Some 168 people are still missing in Nigeria after a deadly attack on a busy train last week, the state rail company says.
It is not clear how many of the 168 have been kidnapped for ransom – some may have gone home without telling the authorities.
Gunmen blew up a section of track between the capital, Abuja, and the northern city of Kaduna last Monday.
During the ordeal at least eight passengers were killed.
One survivor has told the BBC how a decision to change carriage could have saved his life, and the lives of his family.
“I am happy that I am alive and well,” he said on condition of anonymity.
“But I feel so sad for those killed and the injured – it could have been me,” said the man, who almost missed the train altogether but ran with his wife and two children to catch it just in time.
Once on board, the family walked from one carriage to another after fellow passengers had said they were occupying the wrong seats.
They had been sitting in coach 17, which was one of those attacked, but moved to coach 12.
“We heard a loud explosion at about 19:45 – it shook the train and then the train ground to a halt,” he said.
Suddenly there was the sound of gunfire coming from different directions as the attackers apparently surrounded the train.
“I gathered my family and we laid on the floor of the train as we saw other passengers doing,” he continued.
“After some time, it seemed the gunmen forced their way into the coaches because we heard people barking orders at passengers in other coaches. There were some gunshots inside the coaches as well.
“People were ordered out of the coaches and led into the bush. Nobody entered our coach,” the survivor said.
“My decision to change coach saved my life and my family.”
Monday’s attack has not been claimed by any group.
But the governor of Kaduna state suspects it was the work of Boko Haram Islamists teaming up with a kidnapping gang, and said that rescue operations were under way, while ruling out paying any ransoms.
Some 970 passengers were on board the train when it was raided, however the Nigerian Railway Corporation has not said whether the 168 people believed to be missing are all customers or if some train staff are among them.
Reuters news agency quotes relatives of some of the missing as saying suspected bandits had contacted them to tell them they were holding their loved ones.
Such gangs have become rife in north-west Nigeria, and Kaduna state is considered the epicentre. Earlier this month, there were reports that Kaduna’s airport was attacked.
In the last 24 months in Nigeria alone, armed gangs have killed hundreds of people and forced thousands to flee their homes.
‘Nowhere is safe’
With roadside kidnappings all too common between Abuja and Kaduna, the train service appeared to be the only safe and affordable option left.
But to the frustration of Nigerians this was the second attack by armed gangs on this same stretch of railway in six months.
“Nigerians are finally convinced nowhere is safe,” said journalist and security watcher Chris Paul Otaigbe.
“Many would now prefer staying at home or within their neighbourhoods,” he said, adding that businesses relying on the steady flow of people between north-western Nigeria and Abuja would suffer most.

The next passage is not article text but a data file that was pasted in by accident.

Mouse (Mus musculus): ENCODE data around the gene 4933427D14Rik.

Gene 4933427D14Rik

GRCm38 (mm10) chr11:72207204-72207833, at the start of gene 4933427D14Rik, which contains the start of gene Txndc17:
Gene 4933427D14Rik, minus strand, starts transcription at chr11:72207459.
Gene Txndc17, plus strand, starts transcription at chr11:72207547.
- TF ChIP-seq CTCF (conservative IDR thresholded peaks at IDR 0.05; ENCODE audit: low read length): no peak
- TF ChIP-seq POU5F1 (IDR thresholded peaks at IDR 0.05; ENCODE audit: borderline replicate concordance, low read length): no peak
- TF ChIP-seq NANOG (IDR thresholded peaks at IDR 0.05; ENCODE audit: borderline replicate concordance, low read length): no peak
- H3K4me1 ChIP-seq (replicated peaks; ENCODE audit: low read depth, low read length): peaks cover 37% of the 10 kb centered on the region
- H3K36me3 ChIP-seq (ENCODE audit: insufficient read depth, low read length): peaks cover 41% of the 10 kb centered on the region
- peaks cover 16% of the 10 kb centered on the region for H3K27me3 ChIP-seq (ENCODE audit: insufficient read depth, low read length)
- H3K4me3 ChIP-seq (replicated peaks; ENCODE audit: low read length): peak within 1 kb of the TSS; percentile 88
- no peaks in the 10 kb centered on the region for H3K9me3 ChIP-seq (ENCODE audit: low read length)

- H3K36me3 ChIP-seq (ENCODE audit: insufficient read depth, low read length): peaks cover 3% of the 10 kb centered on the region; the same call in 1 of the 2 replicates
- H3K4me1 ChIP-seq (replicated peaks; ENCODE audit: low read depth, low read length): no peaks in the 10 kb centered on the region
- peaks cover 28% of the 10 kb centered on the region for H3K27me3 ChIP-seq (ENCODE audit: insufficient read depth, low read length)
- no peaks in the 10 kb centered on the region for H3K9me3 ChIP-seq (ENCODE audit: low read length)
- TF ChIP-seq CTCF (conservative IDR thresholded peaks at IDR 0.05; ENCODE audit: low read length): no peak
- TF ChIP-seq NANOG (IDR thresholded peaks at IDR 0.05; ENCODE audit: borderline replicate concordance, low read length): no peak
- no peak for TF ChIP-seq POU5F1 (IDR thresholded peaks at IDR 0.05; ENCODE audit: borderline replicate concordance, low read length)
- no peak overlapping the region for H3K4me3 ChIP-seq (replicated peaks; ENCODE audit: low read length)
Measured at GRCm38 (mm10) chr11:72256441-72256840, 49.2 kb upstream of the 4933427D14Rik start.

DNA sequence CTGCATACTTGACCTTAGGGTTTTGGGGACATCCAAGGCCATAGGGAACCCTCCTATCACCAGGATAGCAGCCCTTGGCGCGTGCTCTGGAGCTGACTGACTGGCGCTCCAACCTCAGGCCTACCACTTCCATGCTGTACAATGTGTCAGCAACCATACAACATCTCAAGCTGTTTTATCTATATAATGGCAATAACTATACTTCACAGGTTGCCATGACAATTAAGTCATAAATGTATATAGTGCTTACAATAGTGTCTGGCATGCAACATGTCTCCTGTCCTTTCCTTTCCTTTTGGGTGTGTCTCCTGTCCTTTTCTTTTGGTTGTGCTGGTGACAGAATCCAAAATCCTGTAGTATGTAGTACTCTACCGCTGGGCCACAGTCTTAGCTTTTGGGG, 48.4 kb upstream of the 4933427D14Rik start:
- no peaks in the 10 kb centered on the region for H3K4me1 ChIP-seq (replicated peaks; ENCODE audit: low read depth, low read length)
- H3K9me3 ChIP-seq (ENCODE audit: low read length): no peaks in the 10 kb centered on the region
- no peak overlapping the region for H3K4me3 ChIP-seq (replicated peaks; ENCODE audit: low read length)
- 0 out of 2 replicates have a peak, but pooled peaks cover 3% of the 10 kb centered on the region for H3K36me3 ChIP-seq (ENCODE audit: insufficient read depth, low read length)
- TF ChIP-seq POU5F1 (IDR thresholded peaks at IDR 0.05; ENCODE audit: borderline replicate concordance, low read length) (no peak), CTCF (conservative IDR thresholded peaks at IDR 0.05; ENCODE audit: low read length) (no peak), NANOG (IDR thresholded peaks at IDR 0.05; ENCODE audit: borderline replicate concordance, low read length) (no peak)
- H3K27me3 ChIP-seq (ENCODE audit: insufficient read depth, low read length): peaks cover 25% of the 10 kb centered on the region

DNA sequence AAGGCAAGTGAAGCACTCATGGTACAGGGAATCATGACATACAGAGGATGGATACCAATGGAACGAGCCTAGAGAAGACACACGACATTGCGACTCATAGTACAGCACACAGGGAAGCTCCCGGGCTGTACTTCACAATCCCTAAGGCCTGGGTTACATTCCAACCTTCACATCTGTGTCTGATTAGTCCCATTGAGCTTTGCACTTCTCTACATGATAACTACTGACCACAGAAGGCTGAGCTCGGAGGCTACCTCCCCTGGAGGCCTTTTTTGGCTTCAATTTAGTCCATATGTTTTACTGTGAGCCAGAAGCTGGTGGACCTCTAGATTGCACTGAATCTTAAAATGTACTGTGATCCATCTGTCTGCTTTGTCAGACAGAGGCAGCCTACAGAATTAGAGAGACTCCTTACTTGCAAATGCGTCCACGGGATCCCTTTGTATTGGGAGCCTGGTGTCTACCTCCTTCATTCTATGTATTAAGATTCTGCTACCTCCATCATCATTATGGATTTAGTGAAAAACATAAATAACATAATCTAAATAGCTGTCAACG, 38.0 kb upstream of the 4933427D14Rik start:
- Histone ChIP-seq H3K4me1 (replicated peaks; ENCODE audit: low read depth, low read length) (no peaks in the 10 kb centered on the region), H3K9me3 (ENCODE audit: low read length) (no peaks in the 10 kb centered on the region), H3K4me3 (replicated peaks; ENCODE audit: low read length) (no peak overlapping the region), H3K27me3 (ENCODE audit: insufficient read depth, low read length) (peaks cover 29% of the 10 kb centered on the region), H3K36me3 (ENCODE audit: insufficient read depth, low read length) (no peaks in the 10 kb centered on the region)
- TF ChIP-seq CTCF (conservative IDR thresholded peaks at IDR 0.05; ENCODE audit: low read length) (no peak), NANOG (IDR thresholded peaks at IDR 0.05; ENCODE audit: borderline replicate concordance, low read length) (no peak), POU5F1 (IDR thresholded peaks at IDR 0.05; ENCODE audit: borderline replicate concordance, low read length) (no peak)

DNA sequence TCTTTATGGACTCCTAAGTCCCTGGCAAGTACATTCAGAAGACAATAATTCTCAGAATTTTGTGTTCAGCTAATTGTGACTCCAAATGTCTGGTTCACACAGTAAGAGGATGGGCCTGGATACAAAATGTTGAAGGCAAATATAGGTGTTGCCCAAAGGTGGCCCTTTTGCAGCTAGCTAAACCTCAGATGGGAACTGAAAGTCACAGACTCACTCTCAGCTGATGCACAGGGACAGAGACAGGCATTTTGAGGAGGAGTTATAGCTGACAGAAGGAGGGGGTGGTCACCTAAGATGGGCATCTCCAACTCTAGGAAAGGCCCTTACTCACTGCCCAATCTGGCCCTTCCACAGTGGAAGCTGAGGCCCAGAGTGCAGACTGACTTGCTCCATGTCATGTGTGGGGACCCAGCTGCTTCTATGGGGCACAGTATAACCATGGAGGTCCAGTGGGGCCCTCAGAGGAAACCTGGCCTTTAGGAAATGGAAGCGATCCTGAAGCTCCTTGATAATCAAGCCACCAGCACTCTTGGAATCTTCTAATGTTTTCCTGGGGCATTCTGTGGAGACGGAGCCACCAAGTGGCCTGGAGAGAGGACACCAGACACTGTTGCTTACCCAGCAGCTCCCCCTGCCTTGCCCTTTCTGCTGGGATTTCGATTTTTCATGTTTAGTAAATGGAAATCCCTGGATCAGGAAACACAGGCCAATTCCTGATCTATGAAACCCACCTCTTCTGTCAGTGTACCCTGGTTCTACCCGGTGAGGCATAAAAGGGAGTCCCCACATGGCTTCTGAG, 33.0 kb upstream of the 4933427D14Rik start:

Despite promises to make Nigeria’s train network safer following the attack in October, little progress seems to have been made.
“I am devastated and I honestly don’t know what to tell Nigerians any more,” Transport Minister Rotimi Amaechi said after last week’s attack. “The process of procuring the integrated security surveillance and monitoring solution has been tedious. If the processes were shortened, we would have saved lives.”
There were about 18 policemen on board Monday’s train, he told the BBC, but they were outgunned and eventually ran out of ammunition.
In the future military aircraft will escort passenger trains between Kaduna and Abuja once repair work on the 190km (120-mile) track is complete, according to Mr Amaechi.
But he denies that the failure to protect passengers lives is a symptom of Nigeria’s wider security failures.
“You cannot say Nigeria is a failing state,” Mr Amaechi said. “If you want to deal with insecurity, you must first and foremost deal with poverty.”
Nigerian commentator Farooq Kperogi for one is not convinced, saying the “tragic” train attack showed “the absence of even a pretence to government in Nigeria”. Meanwhile public affairs analyst Charles Ughele accuses the Nigerian authorities of a “dereliction” of their duties, comparing their leadership unfavourably with that of Ukraine’s embattled President Volodymyr Zelensky.
Nigerian President Muhammadu Buhari has even been urged to resign by opposition politician Kassim Afegbua of the Peoples Democratic Party, who said he was “utterly ashamed” by what he considered to be government inaction.
Presidential spokesman Garba Shehu told the BBC that military and security chiefs have now had orders to be more “decisive” in their pursuit of bandits, and said “surveillance and monitoring platforms” were being sought for the Abuja-Kaduna railway plus southern Nigeria’s Lagos-Ibadan rail link.
A similar system was promised, but not delivered, six months ago.
Mr Shehu however rejected evidence that Kaduna city’s airport had itself been attacked by an armed gang in March, saying “yes, they shot at a civilian surveillance official near the perimeter fence, which is very sad, but the Kaduna airport was not breached”.
“I will not pretend to you that we don’t have security problems,” Mr Shehu told the BBC.
More on Nigeria’s kidnapping crisis:
Source: BBC News